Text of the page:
Long ago and not so far away, a beloved co-worker was diagnosed with breast cancer. My grandmother's youngest sister had died of breast cancer before I was born. I found my first lump when I was 23. For ten years, I ran in the Race for the Cure in memory of and in honor of those who have fought the battle.
Breast cancer has always been something that frightens me, but it also has been something I've watched rally people together in strength and purpose. I'm not sure any fight is as strong as the global fight against breast cancer.
When my co-worker was diagnosed, I wanted to do something more than just run in the Race for the Cure. I wanted to do something more than just wear pink. I wanted to do something more than just make brownies for our fundraising bake sale at work.
The first year, I collected all the T-shirts I'd saved from all my years of Racing for the Cure. I made a T-shirt quilt and raffled it at work to raise money for the fight against breast cancer. Sadly, I did not take a picture of that quilt or the winner, who planned to give it to her sister, who had survived her own battle with breast cancer.
The next year, I didn't have enough T-shirts to make another quilt. So my co-worker, who had successfully completed her chemo, brought me hers and a few she'd collected from other survivors. She wanted me to keep up the quilting tradition. Her collection contained something I'd not had for the first quilt. She now had pink shirts. Survivor shirts. She sacrificed her own special shirts for this quilt, as did two other survivors I have never met.
I made another quilt, I included small squares of shimmery pink fabric my brother had sent to me while he was stationed in Korea, and we raffled the new quilt off again to raise money for the fight against breast cancer. Once again, the new winner planned to give my second T-shirt quilt to her sister who was currently undergoing chemo for breast cancer.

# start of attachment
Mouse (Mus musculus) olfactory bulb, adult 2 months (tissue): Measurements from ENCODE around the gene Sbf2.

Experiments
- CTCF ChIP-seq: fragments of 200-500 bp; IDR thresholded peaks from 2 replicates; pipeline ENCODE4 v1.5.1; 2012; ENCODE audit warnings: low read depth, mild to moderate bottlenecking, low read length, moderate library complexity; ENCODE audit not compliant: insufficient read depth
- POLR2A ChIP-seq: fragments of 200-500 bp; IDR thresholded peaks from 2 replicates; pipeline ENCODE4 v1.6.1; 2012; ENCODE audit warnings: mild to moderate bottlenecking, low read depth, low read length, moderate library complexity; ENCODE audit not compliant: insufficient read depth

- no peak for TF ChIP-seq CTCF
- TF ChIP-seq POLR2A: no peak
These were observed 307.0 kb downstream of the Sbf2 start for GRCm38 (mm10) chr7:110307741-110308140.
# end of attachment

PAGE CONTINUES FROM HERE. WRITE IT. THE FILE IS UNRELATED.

The next year, I'd begun trying to print my photos on fabric. My first attempt was quite comical. I printed five photos on fabric I'd cut up and adhered to wax paper. After the rectangles dried, I ironed them, using a brief mist of water.
The ink ruined my ironing board cover and did a real job on my iron. The quilt blocks were rendered useless and not even recognizable. All the ink had run and smeared.
I did some research, bought some special chemicals to pre- and post-treat the fabric and tried again.
"Think Pink" was the result. The photos were mostly common scenes around Denver each October, giant pink ribbons adorning some of the most popular hangouts throughout downtown. We raffled the quilt, and once again, it was won by a third co-worker whose sister had survived breast cancer, and once again, I neglected to get a photo.
My co-worker who survived breast cancer once again did not win the quilt. She put in every year, and she never won the quilt. But she did win the battle.
She convinced me to do one more quilt, and I thought it was the last one I did for breast cancer, because the following year, I endured emergency back surgery and couldn't sit to sew for the longest time.
This time, I DID shoot a photo. (It's at the top of this post.) This quilt symbolizes all the quilts I made to help fight breast cancer. It features some of my favorite pink photos from that time period, including a pink Hawaiian flower. This quilt was won by yet another co-worker who had survived breast cancer.
While searching for the photos of these quilts, I came upon one more I'd completely forgotten. I did one more after the photo quilt. I don't even remember doing it. I must have been on pain killer!
The bright rainbow fat quarters used in this quilt were the first I'd ever bought online. The colors were so fabulous, I wanted to do something special with them. I made one last Race for the Cure quilt, which was raffled at my work. The winner was yet another co-worker going through chemo for breast cancer.
None of these raffles were rigged. I had nothing to do with the drawings. All I did was make each quilt and turn in the money collected each year. My co-workers volunteered to help with logistics, such as display during each raffle and raffle management. None of the employees where I work ever complained that each quilt was won by someone closely connected to breast cancer. I always wondered if some of those who bought tickets put in the name(s) of whomever they wanted to win the quilt each year instead of their own names, but I'll never know. What I do know is I work for an incredible company, and employees treat each other like family.
Now that I'm sewing and quilting again, I think I need to do another pink quilt. I think I need to do two, so I can give one to my co-worker who survived breast cancer, just in case she doesn't win.
Because, after all, she DID win the real prize. She beat breast cancer.